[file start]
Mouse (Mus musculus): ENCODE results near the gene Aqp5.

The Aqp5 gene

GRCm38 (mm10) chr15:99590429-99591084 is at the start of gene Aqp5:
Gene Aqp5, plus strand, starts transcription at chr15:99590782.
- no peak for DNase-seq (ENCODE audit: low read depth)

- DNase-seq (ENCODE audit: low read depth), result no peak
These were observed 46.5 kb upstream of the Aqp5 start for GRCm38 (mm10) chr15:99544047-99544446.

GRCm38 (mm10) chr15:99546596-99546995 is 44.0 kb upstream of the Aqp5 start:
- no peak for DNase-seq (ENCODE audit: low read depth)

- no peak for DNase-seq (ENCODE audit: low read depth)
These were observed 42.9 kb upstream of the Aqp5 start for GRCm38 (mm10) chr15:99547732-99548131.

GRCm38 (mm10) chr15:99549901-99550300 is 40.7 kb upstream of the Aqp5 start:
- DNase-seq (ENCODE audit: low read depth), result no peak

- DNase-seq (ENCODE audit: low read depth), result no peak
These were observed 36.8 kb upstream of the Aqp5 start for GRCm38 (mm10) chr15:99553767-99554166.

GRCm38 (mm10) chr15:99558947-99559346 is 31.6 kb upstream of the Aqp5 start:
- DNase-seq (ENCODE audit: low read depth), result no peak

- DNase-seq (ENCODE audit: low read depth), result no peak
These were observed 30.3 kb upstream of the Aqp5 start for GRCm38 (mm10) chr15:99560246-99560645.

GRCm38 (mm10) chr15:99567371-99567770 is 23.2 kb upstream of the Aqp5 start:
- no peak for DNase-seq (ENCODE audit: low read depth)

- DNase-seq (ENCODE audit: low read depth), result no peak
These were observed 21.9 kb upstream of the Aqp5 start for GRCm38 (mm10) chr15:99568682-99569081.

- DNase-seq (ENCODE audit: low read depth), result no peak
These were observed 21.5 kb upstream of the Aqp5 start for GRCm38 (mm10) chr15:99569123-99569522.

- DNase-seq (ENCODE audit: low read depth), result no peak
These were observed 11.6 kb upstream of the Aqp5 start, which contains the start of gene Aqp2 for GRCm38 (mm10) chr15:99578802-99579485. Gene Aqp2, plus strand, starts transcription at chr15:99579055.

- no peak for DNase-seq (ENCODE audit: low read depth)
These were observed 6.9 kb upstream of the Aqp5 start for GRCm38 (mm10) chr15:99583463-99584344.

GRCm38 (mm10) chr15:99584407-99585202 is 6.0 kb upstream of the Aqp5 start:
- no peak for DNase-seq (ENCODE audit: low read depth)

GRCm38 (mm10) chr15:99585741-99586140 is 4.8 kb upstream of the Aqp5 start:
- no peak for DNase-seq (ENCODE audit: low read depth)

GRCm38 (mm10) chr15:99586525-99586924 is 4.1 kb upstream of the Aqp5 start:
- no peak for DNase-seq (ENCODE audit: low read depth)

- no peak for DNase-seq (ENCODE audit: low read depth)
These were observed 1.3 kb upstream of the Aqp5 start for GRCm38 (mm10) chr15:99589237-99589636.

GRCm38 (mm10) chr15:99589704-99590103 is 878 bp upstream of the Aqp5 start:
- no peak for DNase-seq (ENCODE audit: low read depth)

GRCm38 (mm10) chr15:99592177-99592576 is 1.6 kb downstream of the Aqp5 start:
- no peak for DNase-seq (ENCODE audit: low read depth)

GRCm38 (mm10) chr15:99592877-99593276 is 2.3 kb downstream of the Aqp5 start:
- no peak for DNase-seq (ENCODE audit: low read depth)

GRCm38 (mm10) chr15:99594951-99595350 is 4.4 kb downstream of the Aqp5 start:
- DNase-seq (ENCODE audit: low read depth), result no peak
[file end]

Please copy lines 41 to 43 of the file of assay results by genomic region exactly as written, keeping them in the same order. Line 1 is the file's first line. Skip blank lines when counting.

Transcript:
- no peak for DNase-seq (ENCODE audit: low read depth)

GRCm38 (mm10) chr15:99592877-99593276 is 2.3 kb downstream of the Aqp5 start:
- no peak for DNase-seq (ENCODE audit: low read depth)